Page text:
• Income tax savings of $100,000 for a donor in a 50 percent tax bracket;
  • ~$2,039,436 of income to the donor and spouse;
  • ~$2,977,401 of income to the children; and
  • ~$7,109,500 to a charity or charities.

The results can be further enhanced incorporating the donation of cash and/or properly structured life insurance. Like all tax-advantaged strategies, there are multiple points to consider and each case depends on the specific set of circumstances. It is important to re-emphasize, not all PIFs are created equal. A properly designed and administered donor-friendly PIF can create significant capital gains tax savings and be used to effectively offset non-transaction related taxable income. The associated charitable deduction may be used to average down the tax cost of other taxable capital asset dispositions. The beauty of a PIF is that you can strategically gift your assets for the future benefit of causes you believe in, but you don’t lose the economic power of the
donated gifts during your lifetime. In the world of art and collectibles, the possibilities are endless, and there is no best answer – just one that’s best for you. If you are in the market
to sell, seek out a qualified financial planning firm who can help you tailor a better outcome, one where taxes won’t leave your investment dangling in shreds.

DISCLAIMER

Magnus Financial Group LLC (“Magnus”) did not produce and bears no responsibility for any part of this report whatsoever, including but not limited to any macroeconomic views, inaccuracies or any errors or omissions. Research and data used in the presentation have come from third-party sources that Magnus has not independently verified presentation and the opinions expressed are not by Magnus or its employees and are current only as of the time made and are subject to change without notice.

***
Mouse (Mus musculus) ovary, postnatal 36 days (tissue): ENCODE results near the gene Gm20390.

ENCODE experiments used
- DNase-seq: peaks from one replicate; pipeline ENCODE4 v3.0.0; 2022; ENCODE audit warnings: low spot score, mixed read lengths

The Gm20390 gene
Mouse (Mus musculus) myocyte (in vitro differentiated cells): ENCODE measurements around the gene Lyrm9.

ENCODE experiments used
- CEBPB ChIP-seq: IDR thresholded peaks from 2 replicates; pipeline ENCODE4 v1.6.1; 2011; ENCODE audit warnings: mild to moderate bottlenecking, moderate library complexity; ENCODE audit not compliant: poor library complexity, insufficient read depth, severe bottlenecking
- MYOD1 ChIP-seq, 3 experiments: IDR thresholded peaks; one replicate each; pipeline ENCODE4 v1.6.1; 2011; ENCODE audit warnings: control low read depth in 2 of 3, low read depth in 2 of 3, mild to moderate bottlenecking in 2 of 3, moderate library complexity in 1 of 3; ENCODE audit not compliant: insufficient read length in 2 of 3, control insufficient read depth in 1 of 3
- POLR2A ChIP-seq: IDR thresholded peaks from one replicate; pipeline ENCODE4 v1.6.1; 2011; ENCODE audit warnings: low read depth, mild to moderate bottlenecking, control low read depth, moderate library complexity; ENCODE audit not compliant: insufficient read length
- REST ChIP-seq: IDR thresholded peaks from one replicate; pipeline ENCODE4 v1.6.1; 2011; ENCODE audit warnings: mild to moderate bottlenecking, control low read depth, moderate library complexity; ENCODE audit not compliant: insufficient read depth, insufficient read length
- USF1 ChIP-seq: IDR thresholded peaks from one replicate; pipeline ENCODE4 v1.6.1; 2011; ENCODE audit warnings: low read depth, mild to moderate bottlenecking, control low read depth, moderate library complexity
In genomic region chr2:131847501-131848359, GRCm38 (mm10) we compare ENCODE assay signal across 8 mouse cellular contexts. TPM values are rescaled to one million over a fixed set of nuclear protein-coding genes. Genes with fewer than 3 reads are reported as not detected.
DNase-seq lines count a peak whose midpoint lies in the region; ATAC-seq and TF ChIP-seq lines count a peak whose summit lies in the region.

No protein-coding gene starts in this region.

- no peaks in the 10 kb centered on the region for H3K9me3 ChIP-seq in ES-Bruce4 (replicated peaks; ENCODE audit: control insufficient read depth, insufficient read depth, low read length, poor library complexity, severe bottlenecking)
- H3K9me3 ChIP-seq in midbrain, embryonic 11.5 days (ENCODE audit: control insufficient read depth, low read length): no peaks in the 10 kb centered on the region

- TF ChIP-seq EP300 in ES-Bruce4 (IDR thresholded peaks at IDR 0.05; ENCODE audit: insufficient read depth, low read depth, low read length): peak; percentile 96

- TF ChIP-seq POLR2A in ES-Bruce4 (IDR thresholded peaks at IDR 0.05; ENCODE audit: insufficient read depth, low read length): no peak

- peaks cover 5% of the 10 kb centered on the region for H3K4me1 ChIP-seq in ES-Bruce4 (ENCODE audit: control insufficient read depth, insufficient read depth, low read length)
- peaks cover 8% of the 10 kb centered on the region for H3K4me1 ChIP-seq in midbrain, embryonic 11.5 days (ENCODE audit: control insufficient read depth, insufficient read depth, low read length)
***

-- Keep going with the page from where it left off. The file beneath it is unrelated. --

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DEFINITIONS

Asset class performance was measured using the following benchmarks: U.S. Large Cap Stocks: S&P 500 TR Index; U.S. Small & Micro Cap: Russell 2000 TR Index; Intl Dev Large Cap Stocks: MSCI EAFE GR Index; Emerging & Frontier Market Stocks: MSCI Emerging Markets GR Index; U.S. Intermediate-Term Muni Bonds: Bloomberg Barclays 1-10 (1-12 Yr) Muni Bond TR Index; U.S. Intermediate-Term Bonds: Bloomberg Barclays U.S. Aggregate Bond TR Index; U.S. High Yield Bonds: Bloomberg Barclays U.S. Corporate High Yield TR Index; U.S. Bank Loans: S&P/LSTA U.S. Leveraged Loan Index; Intl Developed Bonds: Bloomberg Barclays Global Aggregate ex-U.S. Index; Emerging & Frontier Market Bonds: JPMorgan EMBI Global Diversified TR Index; U.S. REITs: MSCI U.S. REIT GR Index, Ex U.S. Real Estate Securities: S&P Global Ex-U.S. Property TR Index; Commodity Futures: Bloomberg Commodity TR Index; Midstream Energy: Alerian MLP TR Index; Gold: LBMA Gold Price, U.S. 60/40: 60% S&P 500 TR Index; 40% Bloomberg Barclays U.S. Aggregate Bond TR Index; Global 60/40: 60% MSCI ACWI GR Index; 40% Bloomberg Barclays Global Aggregate Bond TR Index.